Emily Runyan, a nurse who volunteers for Hand Up, gives new syringes to a program participant on a recent Friday in Rochester. (Shawne K. Wickham/Sunday News).

Emily Runyan, a nurse who volunteers for Hand Up, gives new syringes to a program participant on a recent Friday in Rochester. (Shawne K. Wickham/Sunday News).

Beyond the Stigma: “Meeting people where they’re at”

Lawmakers last year made it legal for health centers, public health networks and community organizations to operate what some call "needle exchange" programs

It’s suppertime on a Friday evening and the Salvation Army is serving a community meal. Outside, people are stopping by a car with its hatchback open, picking up supplies for the coming week.

Those supplies include syringes, Narcan and kits containing tiny cotton balls, alcohol wipes and disposable “cookers.”

This is Hand Up Health Services, one of two syringe services programs (SSPs) operating in New Hampshire. Over the course of the evening, 32 people will stop by, chatting with program volunteers, turning in used needles and picking up clean supplies.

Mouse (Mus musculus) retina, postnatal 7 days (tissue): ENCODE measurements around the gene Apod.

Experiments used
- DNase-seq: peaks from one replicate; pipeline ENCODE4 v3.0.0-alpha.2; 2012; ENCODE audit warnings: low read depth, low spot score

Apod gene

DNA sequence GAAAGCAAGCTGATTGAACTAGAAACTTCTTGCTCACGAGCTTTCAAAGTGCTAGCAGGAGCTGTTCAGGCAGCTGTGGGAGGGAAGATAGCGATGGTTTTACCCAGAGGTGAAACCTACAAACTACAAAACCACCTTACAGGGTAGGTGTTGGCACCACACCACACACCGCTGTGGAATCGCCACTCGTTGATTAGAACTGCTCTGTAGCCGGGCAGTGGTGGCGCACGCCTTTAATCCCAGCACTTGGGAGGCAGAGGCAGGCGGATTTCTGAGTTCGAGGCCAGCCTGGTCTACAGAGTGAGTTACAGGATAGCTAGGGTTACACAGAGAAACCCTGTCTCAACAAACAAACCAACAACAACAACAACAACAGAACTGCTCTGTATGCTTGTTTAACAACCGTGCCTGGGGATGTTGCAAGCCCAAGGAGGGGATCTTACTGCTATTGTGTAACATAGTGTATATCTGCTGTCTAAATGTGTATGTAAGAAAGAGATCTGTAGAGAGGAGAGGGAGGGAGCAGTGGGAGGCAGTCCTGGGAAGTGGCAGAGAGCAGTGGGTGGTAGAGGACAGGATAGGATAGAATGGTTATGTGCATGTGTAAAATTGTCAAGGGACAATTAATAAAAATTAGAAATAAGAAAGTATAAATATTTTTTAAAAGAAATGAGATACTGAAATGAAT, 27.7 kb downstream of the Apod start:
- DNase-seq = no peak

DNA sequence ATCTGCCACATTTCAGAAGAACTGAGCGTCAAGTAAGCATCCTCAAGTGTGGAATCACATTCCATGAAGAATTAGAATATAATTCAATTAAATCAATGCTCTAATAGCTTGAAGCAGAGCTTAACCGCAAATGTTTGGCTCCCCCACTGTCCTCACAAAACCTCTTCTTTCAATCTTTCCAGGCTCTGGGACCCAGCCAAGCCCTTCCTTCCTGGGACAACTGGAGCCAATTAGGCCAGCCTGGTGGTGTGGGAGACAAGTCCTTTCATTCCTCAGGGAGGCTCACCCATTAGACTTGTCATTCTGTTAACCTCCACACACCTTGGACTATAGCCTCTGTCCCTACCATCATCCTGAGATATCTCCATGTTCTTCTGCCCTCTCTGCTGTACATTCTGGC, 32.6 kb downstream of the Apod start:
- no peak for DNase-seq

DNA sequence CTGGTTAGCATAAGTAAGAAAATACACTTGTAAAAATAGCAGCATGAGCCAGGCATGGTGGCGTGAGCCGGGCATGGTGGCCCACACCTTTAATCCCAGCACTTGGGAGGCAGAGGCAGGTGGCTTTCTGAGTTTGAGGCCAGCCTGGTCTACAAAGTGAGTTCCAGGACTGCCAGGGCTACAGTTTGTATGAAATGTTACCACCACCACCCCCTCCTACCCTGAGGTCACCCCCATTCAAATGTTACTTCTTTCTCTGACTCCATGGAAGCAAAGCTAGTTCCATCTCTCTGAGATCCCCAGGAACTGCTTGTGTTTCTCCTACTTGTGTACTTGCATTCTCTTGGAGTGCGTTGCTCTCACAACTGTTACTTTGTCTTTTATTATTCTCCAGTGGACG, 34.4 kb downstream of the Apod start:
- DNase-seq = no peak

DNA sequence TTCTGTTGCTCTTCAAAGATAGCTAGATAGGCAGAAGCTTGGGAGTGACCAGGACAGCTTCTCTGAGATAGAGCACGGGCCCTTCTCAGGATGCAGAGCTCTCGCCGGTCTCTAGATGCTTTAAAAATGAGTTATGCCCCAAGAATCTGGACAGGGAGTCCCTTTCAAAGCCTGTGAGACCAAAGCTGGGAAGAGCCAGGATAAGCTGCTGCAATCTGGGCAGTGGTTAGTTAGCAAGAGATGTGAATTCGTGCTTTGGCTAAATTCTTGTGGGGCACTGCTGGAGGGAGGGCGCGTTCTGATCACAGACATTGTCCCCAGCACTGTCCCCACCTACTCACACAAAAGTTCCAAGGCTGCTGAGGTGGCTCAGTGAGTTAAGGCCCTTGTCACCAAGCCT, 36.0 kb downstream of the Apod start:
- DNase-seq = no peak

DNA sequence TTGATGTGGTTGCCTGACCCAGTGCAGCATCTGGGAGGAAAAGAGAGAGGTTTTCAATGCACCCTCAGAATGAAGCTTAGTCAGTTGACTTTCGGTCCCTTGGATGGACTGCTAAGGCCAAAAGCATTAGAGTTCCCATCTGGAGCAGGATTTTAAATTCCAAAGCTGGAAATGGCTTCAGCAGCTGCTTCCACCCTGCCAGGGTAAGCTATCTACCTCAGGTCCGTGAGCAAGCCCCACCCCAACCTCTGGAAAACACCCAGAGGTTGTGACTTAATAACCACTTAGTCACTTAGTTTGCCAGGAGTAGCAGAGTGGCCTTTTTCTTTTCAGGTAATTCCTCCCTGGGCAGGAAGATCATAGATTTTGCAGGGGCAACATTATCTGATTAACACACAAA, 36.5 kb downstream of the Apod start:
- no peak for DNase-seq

The youngest is 18; the oldest 65.

After years of argument, lawmakers here last year made it legal for health centers, public health networks and community organizations to operate what some call “needle exchange” programs. Advocates here don’t use that term, since it implies that people have to bring in used needles to get clean ones.

That’s not how it works.

Read the full article from the May 19, 2018 edition of the New Hampshire Union Leader.

“Beyond The Stigma” is a year-long series sponsored by the New Hampshire Solutions Journalism Lab at the Nackey S. Loeb School of Communications and funded by the New Hampshire Charitable Foundation, Dartmouth-Hitchcock Medical Center, the New Hampshire chapter of the National Alliance on Mental Illness, and private individuals.